The USSR then underwent rapid industrialization in the 1920s and 1930s, and its socialist economic structure protected it from the global impact of the Great Depression, although it did continue to suffer from severe famines. Joseph Stalin led the Soviet Union from 1922 to 1953, and his dictatorial vision of communism (Stalinism) saw the state have strict control over the country and economy’s direction. During the Second World War, the Soviet Union suffered the highest number of fatalities of any individual power, with over 25 million deaths; the majority of these were through conflict against the Germans or genocide of Soviet citizens under the Nazi regime. In return, the USSR inflicted the largest number of casualties on the Axis powers, and took control of Berlin in 1945, bringing the war to an end. However, the ideological war of the 20 century did not end with the defeat of fascism, and it continued thereafter during the Cold War. The Soviet Union was the most powerful communist power, and the United States as the most powerful liberal democracy, and both became the world’s largest economies. Despite diplomatic tensions and rivalry, there was no direct conflict between the two, as the nuclear arms race created a deterrent to armed conflict. The postwar period had been characterized by rapid economic growth, with the USSR at the center of the communist economic sphere, but the economic decline of the Eastern Bloc economies in the 1980s then led to Soviet dissolution, alongside some other factors such as the non-Russian states’ desire for independence or the USSR’s failure in Afghanistan. More information about life in the Soviet Union can be found here.

The Russian Federation

The USSR was formally dissolved on December 26, 1991. 15 new independent states then emerged, with the Russian Federation as the largest and de facto successor to the Soviet Union. The 1990s then marked a period of further economic decline, as the transition to democracy and capitalism proved tumultuous; crime and corruption were rampant, hyperinflation led to a stock market crash in 1998, and Boris Yeltsin, Russia’s president who oversaw this transition, was forced to resign in late 1999. Under the leadership of the new president, Vladimir Putin, the Russian economy stabilized in the 2000s, largely driven by its energy sector. Russia’s international integration has taken many forms since the millennium; its diplomatic relations with Europe and the U.S. have fluctuated, although it remains a major supplier of natural resources to these regions. Russia’s relations with other former-Soviet states has also varied; most of these countries’ economies are dependent on trade with Russia, but attempts to strengthen ties with the west are usually met with resistance. The most notable cases of this were Russia’s military involvement in Georgia in 2008, and its annexation of Crimea from Ukraine in 2014. Western sanctions after 2014 saw Russia’s ties with the west deteriorate, as it was removed from the G8 group and its economy fell into a recession. Ties between the BRICS countries have arguably become Russia’s most beneficial international relationships, as this bloc now presents challenges the international influence of the G7 countries. Demographically, there are many challenges facing Russian society today, such as an ageing population, a low fertility rate, and a ten year gap between life expectancies for men and women. Additionally, the government has grown increasingly autocratic under Putin, and censorship has risen as the law becomes more restrictive. The most immediate concern for the people of Russia, however, is its current war Ukraine: more information regarding the war can be found here.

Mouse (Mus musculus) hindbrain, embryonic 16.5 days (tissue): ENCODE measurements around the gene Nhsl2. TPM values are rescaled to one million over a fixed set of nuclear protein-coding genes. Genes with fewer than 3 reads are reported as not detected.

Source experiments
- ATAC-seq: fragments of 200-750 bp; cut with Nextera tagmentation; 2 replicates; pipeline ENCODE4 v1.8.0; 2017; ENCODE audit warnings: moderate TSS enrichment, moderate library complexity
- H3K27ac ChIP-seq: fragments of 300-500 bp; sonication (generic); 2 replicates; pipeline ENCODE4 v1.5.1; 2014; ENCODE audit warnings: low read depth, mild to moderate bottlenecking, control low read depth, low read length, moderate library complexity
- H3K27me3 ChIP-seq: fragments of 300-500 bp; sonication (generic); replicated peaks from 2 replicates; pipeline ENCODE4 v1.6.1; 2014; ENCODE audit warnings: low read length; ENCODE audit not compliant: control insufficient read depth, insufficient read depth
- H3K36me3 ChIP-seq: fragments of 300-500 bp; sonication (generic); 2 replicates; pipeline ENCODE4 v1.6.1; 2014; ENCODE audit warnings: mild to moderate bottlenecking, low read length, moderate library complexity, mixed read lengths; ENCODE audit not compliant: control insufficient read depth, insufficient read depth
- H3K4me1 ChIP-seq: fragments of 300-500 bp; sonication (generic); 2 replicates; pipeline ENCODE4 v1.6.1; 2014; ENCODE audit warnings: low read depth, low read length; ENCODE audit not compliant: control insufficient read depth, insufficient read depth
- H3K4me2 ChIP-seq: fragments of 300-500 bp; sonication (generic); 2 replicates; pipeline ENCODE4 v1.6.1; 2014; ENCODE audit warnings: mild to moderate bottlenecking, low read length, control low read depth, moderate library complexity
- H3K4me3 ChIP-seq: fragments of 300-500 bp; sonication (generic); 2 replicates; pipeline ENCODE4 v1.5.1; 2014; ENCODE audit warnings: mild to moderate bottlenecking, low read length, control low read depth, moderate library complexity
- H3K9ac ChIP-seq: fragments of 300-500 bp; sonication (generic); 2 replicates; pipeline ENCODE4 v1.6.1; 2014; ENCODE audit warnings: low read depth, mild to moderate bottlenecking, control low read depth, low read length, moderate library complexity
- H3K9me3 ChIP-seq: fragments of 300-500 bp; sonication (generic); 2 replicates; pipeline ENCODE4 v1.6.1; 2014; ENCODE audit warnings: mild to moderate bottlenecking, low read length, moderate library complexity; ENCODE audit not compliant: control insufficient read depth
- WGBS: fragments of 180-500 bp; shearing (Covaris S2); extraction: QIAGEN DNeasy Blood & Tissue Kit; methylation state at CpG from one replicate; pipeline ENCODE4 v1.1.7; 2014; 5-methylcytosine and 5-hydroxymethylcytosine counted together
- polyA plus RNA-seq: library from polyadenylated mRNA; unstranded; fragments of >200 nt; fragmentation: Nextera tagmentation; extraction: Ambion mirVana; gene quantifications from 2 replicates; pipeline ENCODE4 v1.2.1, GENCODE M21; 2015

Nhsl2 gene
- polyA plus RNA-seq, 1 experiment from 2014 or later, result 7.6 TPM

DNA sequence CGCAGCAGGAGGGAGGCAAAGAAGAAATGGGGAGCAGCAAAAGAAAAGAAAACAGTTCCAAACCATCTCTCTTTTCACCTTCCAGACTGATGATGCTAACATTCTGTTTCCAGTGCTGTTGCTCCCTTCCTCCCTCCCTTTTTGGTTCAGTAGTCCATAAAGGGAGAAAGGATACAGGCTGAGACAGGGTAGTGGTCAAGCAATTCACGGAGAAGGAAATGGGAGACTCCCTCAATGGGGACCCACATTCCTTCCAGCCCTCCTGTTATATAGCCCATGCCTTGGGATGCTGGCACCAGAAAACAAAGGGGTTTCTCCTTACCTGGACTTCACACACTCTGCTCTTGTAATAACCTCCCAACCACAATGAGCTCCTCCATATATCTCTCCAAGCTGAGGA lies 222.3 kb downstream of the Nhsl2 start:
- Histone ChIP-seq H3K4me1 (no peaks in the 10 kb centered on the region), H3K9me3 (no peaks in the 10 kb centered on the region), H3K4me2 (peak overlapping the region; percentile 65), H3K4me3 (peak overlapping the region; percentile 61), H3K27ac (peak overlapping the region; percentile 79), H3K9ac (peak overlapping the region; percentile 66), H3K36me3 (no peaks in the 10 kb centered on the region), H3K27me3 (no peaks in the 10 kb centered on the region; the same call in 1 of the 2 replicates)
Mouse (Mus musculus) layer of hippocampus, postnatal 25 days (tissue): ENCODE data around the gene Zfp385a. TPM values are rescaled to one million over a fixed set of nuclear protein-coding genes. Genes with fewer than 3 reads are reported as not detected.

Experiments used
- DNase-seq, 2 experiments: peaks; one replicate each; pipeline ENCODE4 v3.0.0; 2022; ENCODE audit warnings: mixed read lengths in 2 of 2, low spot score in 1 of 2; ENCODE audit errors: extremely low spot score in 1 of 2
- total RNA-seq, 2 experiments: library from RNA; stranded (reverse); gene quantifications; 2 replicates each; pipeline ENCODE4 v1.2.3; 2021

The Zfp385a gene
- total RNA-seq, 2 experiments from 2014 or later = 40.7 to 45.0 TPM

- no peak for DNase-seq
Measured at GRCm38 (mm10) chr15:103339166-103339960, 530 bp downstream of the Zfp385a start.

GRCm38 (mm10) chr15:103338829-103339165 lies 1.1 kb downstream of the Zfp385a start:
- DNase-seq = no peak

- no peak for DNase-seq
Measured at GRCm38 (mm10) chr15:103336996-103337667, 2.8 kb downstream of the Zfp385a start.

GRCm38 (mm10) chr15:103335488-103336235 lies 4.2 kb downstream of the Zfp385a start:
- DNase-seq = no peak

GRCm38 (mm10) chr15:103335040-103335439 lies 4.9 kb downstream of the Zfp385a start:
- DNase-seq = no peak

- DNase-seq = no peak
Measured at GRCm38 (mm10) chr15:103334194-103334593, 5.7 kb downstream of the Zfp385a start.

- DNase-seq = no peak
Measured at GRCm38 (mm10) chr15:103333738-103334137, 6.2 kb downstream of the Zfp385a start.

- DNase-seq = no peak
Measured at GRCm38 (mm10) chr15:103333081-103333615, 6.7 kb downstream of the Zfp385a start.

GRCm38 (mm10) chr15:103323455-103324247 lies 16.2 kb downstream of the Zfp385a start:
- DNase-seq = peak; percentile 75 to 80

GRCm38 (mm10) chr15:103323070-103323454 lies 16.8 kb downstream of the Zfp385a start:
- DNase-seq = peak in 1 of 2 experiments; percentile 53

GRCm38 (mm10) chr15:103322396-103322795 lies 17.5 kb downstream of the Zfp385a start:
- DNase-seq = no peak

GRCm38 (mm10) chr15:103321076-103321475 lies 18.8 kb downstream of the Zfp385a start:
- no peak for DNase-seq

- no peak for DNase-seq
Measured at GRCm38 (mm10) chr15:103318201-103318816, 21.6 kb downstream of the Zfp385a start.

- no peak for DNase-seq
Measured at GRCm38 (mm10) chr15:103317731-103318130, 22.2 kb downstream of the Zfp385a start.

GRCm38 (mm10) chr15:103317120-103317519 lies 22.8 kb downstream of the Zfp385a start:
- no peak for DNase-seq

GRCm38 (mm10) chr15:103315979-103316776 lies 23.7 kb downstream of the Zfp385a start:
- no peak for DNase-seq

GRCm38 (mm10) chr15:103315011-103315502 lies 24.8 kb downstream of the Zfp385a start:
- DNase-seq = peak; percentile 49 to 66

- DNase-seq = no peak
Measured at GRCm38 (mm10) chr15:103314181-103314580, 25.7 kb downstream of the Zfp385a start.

Interesting statistics

In the following 6 chapters, you will quickly find the 57 most important statistics relating to "Russia".